Despite US President Donald Trump’s claim that the United States no longer needed Middle East oil following the attacks on the Abqaiq production facilities in Saudi Arabia in September last year, the fact is oil from the region does remain important to the US, not only for its own use, but also as a price determinant for the sheer volume it produces domestically.
Washington’s historical reliance on Middle Eastern oil has been a force posture determinant and a key driver of military action. So it takes little to convince many people inside (and outside) the region that US military actions are only ever about the oil. This is, of course, not always true, and many of the claims about Washington’s intent are pretty wild. But recent actions by Washington in Syria are giving the conspiracy theorists plenty of ammunition.
The US military presence in north-eastern Syria was a consequence of the need to militarily defeat Islamic State and to offer support for the Kurdish-dominated Syrian Democratic Forces (SDF) as their partner force. The continued US presence after the defeat of Islamic State at Baghouz was then about maintaining the pressure on scattered remnants of the terrorist group, as well as a bargaining chip to extract whatever political concessions Washington could from the Syrian government, whether for Washington’s Kurdish allies or to restrict relations between Damascus and Tehran in Syria.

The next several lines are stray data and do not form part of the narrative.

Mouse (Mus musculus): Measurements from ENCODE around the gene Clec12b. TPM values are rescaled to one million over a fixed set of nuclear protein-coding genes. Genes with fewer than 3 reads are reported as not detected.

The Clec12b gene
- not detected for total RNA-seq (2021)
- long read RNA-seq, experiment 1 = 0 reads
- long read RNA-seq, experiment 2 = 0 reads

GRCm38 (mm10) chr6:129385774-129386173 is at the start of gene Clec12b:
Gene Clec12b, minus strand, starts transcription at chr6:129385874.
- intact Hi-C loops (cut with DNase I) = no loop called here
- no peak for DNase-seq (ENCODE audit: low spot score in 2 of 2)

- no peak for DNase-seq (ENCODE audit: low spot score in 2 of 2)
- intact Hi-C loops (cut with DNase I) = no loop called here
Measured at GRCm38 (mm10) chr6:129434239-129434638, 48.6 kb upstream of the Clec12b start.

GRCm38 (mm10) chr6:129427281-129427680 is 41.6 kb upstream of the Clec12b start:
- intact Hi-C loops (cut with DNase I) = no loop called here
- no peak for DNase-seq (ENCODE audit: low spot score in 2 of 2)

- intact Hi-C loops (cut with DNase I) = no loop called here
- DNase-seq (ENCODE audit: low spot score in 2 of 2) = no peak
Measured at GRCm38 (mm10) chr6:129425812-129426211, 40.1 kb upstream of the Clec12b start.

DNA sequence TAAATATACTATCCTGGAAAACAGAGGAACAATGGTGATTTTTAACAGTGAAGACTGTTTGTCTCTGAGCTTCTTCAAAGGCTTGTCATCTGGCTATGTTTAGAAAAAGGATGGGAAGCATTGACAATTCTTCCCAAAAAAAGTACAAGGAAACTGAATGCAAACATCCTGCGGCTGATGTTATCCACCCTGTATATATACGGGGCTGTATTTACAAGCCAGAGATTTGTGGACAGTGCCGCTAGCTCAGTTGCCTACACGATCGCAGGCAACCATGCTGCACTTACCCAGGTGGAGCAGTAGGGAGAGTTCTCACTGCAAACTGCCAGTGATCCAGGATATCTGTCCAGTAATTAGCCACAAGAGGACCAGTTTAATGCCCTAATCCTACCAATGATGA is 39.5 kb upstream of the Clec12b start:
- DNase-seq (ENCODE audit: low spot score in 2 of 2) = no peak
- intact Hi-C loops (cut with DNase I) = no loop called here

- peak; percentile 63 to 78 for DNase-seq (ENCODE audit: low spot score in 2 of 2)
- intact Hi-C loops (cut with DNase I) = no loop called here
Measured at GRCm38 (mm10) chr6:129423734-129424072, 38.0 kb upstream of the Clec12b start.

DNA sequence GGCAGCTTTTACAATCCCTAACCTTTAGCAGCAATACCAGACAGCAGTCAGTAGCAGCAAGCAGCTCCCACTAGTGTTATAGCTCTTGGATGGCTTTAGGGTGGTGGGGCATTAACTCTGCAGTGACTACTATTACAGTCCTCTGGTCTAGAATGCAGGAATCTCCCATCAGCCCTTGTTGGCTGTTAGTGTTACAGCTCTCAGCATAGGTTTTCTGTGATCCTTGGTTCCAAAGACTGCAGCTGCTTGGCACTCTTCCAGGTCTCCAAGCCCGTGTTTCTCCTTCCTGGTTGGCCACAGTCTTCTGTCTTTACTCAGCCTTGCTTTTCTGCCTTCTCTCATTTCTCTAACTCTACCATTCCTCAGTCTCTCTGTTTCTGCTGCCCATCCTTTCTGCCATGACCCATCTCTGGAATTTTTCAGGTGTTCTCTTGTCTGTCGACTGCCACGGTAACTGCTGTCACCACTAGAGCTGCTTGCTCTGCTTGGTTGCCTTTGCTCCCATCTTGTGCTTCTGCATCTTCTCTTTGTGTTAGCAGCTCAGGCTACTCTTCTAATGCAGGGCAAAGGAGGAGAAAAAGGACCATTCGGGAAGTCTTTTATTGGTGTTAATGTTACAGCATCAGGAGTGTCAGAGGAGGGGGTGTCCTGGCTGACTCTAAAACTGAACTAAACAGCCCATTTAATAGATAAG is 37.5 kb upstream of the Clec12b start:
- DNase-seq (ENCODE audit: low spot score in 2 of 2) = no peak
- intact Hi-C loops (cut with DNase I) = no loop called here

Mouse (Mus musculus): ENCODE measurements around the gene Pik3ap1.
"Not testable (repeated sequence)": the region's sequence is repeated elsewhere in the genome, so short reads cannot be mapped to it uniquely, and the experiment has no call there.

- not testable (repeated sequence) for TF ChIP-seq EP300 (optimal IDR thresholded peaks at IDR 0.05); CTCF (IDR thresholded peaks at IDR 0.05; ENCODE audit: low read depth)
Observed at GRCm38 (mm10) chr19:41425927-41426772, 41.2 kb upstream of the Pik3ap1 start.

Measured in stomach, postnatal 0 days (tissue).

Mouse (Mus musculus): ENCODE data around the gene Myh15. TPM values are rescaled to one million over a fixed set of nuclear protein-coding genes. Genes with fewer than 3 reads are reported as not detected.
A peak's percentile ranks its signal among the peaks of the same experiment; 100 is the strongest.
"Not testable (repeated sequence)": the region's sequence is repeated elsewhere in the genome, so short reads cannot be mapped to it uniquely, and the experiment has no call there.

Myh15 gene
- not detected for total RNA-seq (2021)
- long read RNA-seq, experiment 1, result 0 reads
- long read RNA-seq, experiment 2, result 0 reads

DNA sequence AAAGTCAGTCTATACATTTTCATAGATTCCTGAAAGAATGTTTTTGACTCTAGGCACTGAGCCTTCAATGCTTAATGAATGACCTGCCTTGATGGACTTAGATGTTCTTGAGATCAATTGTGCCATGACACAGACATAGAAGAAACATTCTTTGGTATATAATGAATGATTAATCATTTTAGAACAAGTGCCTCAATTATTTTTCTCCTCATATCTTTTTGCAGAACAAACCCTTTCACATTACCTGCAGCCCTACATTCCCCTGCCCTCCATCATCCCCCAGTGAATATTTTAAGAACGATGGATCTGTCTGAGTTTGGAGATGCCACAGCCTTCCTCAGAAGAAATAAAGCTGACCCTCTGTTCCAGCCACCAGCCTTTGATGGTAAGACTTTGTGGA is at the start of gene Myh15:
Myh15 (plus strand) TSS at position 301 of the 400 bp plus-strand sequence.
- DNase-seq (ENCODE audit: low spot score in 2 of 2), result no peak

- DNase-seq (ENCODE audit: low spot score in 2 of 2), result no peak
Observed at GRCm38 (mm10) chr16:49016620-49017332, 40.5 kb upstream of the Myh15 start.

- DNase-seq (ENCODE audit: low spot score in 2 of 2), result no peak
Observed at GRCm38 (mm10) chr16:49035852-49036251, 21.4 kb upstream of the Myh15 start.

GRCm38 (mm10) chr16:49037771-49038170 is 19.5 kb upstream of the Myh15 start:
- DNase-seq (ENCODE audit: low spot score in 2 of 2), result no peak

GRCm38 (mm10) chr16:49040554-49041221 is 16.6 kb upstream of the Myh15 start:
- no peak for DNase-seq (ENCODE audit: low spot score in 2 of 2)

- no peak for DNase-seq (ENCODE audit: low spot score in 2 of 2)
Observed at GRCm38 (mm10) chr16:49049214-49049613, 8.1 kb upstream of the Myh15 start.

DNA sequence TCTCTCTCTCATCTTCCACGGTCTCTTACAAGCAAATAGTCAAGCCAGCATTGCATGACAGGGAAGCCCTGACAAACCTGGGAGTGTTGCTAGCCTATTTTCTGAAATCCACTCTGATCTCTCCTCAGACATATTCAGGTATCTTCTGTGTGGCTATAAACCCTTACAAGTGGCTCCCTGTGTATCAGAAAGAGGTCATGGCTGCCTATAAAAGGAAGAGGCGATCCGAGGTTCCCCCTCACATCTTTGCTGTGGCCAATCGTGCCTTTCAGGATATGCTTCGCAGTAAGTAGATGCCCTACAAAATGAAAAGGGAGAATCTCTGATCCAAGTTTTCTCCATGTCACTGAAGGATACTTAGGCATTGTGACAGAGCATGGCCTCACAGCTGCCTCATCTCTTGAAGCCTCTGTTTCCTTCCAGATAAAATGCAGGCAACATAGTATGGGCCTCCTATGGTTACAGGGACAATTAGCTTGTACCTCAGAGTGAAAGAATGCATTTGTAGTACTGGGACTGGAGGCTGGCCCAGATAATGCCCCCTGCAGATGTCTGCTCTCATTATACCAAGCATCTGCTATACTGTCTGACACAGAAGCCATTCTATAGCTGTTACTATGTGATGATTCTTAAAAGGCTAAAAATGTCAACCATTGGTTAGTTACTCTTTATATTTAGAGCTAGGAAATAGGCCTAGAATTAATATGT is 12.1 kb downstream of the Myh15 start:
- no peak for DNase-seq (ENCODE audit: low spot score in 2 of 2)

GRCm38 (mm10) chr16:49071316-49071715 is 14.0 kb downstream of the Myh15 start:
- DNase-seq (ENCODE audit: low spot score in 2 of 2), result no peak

Trump himself mused about using the oil fields to fund US operations in Syria, yet it was largely dismissed as another of his stream-of-consciousness utterings.
But when Trump ordered the withdrawal of US troops from Syria in October, only to then redeploy some of them to the Syrian oilfields, it was ostensibly to prevent these fields from falling into Islamic State hands. But others believed it was to deny access to the regime of Bashar al-Assad, while Trump himself mused about using the fields to fund US operations in Syria. The legal, practical and ethical problems of such a proposal meant that it was largely dismissed as another of Trump’s stream-of-consciousness utterings.
Yet this past week, US company Delta Crescent Energy reportedly signed a deal with the Autonomous Administration of Northeast Syria to market oil and to develop and modernise existing fields in Syria’s north-east. Secretary of State Pompeo has indicated that the US government is okay with this, while Syria has accused Washington of stealing Syrian oil, a view supported by media in Iran. The Kurdish-led administration in north-eastern Syria, meanwhile, allegedly claims that no deal has yet been signed.
Syria’s oil reserves are small by regional standards, albeit essential for Damascus’ economic survival. But across in Libya, which holds the world’s ninth-largest reserves, an equally confusing internal conflict is pitting Turkey and its supporters for the UN-recognised western Libyan government against the eastern Libyan forces under General Khalifa Haftar, backed by Russia, France and the United Arab Emirates. Each of these backers is there to advance their own geopolitical aims and/or to blunt the other side. But access to the country’s oil is certainly one of the strong policy determinants. The militarisation of oil assets continues to be a key feature of the campaign.
Like autocratic rulers in the Middle East, oil isn’t in short supply – but unlike the former, oil never goes out of fashion.